early 15c., replacing forms from Old English fleogende "flying, winged;" present-participle adjective from fly (v.1). The meaning "attached so as to have freedom of movement" (1670s) is the source of the nautical use (flying jib, etc.). Meaning "designed for rapid movement" (especially in military terms, e.g. flying camp) is from 1660s; meaning "passing, hasty, temporary, rapidly constructed" is from 1763.
Flying fish is from 1510s; flying buttress "segment of an arch projecting from a solid mass and serving to stabilize a wall" is from 1660s. Flying Dutchman, ghost ship off the Cape of Good Hope, is attested since 1790 [John MacDonald "Travels in Various Parts of Europe, Asia, and Africa"]. Various accounts are given of how it came to be condemned to sail the sea, beating against head-winds, till the day of judgment. It is said that the ship sometimes hails vessels with the request that they will take letters home.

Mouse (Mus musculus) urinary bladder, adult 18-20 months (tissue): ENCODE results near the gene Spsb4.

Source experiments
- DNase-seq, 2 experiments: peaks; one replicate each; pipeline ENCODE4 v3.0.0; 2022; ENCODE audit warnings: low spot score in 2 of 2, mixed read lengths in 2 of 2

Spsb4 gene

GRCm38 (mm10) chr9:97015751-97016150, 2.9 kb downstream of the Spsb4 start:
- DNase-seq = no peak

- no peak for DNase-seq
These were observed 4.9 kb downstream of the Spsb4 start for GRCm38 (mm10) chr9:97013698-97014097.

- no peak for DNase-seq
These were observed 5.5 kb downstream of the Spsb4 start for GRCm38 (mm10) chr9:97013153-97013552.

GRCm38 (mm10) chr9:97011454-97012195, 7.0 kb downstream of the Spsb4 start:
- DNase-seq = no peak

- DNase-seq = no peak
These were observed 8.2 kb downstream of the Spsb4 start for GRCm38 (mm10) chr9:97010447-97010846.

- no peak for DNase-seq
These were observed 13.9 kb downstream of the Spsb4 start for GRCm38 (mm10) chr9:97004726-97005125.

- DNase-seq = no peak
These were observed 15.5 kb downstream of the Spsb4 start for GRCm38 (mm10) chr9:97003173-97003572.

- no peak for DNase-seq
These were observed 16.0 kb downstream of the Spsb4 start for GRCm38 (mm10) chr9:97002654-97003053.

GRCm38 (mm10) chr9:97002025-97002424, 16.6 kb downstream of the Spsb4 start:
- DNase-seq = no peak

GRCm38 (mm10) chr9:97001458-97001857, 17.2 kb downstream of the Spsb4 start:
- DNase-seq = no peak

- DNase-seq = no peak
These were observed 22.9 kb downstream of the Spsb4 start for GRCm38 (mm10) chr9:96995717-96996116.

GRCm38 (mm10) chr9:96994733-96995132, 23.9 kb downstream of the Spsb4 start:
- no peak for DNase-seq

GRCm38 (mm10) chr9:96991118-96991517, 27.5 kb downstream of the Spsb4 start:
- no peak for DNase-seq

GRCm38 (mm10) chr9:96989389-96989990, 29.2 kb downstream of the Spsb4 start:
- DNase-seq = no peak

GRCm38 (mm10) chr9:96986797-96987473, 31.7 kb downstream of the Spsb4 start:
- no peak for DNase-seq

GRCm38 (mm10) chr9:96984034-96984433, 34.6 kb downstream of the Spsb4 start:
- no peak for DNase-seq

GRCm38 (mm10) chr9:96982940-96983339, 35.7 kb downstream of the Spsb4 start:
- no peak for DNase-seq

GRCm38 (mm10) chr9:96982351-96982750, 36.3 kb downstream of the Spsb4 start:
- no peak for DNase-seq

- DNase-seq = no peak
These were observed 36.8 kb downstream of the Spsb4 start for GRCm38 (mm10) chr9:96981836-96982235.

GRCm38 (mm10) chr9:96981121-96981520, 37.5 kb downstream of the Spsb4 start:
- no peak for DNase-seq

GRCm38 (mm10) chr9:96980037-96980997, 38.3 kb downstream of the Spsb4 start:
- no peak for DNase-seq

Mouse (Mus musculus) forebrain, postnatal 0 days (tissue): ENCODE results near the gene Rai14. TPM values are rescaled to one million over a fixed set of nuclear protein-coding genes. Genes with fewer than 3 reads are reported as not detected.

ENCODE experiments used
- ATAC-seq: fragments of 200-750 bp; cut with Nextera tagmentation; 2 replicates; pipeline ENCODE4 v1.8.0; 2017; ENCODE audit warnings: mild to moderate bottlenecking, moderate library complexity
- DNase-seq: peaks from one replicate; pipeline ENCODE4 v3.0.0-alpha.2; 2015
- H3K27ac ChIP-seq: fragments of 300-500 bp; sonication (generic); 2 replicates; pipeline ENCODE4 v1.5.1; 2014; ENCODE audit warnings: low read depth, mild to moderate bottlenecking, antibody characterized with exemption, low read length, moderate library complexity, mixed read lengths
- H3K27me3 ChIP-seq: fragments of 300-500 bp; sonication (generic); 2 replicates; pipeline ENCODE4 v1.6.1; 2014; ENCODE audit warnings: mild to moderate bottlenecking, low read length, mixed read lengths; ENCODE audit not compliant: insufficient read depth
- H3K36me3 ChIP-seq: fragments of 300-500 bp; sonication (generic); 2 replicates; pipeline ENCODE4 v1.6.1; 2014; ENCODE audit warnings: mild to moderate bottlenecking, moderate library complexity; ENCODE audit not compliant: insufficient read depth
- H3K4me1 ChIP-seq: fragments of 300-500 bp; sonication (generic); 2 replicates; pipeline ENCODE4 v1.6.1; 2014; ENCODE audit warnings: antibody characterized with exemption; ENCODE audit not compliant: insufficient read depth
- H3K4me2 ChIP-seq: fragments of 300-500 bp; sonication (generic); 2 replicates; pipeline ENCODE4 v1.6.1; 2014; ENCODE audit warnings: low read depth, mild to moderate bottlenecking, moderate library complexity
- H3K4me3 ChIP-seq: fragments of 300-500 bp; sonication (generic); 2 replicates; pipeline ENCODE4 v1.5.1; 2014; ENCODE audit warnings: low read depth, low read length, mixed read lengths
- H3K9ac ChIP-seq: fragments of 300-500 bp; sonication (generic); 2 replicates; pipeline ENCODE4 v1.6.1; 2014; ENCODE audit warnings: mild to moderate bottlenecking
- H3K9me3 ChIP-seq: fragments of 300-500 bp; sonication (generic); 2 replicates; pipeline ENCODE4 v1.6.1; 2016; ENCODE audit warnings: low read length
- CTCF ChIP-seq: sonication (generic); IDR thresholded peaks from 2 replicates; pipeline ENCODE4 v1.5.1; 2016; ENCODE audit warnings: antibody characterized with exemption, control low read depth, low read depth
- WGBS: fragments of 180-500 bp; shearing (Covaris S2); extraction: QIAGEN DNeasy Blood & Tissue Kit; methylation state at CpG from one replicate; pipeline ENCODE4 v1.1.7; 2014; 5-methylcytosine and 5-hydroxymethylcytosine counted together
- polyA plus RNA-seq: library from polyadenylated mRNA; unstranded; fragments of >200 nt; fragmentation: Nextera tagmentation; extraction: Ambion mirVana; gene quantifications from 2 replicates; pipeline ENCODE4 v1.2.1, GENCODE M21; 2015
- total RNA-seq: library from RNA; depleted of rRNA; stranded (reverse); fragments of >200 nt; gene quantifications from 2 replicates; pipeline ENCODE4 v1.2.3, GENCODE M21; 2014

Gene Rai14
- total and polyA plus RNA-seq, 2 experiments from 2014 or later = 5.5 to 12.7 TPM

Flying colors (1706) probably is from the image of a naval vessel with the national flag bravely displayed. Flying machine is from 1736 as a theoretical device. Flying saucer first attested 1947, though the image of saucers for unidentified flying objects is from at least 1880s.